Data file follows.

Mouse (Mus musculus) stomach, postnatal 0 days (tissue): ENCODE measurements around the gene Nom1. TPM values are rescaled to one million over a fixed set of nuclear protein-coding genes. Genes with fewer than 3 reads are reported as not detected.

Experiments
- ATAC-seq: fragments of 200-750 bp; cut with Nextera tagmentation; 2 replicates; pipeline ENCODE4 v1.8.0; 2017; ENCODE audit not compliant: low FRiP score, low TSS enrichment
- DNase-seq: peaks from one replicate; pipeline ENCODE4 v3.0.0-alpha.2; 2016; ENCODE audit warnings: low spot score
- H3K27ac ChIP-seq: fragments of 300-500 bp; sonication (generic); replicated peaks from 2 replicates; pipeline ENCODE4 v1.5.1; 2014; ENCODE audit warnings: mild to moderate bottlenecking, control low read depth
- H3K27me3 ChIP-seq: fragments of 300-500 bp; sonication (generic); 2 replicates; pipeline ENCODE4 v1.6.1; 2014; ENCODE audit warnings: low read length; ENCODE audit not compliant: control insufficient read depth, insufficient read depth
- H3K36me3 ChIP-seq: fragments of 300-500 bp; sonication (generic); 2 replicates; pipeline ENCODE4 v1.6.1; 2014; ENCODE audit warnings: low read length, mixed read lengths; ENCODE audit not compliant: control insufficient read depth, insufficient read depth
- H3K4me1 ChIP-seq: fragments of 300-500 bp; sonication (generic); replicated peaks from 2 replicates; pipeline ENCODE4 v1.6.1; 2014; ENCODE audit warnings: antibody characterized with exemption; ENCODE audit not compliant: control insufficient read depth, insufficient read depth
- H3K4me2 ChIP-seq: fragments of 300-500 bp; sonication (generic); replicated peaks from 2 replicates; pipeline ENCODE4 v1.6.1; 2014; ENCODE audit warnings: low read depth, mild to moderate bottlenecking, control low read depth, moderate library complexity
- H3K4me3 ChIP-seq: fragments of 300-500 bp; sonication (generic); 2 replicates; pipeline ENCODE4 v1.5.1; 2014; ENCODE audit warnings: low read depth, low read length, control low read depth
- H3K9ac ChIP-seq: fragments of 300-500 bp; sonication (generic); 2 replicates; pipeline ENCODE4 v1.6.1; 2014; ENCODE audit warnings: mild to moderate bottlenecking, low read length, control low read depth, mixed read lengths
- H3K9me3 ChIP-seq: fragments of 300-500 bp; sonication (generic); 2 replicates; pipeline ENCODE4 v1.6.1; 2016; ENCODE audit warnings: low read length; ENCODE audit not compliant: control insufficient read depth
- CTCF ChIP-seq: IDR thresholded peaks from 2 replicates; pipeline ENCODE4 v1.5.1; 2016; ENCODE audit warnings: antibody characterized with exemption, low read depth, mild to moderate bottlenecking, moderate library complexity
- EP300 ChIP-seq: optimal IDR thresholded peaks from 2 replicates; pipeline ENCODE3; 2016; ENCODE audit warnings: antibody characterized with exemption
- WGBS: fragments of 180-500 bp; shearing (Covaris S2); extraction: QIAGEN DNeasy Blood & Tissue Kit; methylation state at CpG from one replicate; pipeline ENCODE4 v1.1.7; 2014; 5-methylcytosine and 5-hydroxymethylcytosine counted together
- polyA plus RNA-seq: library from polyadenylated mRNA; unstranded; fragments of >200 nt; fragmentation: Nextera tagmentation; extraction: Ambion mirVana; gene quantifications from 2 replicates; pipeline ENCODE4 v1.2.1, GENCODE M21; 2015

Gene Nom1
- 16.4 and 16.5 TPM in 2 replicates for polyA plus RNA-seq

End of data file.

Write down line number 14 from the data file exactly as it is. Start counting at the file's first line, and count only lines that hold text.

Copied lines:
- EP300 ChIP-seq: optimal IDR thresholded peaks from 2 replicates; pipeline ENCODE3; 2016; ENCODE audit warnings: antibody characterized with exemption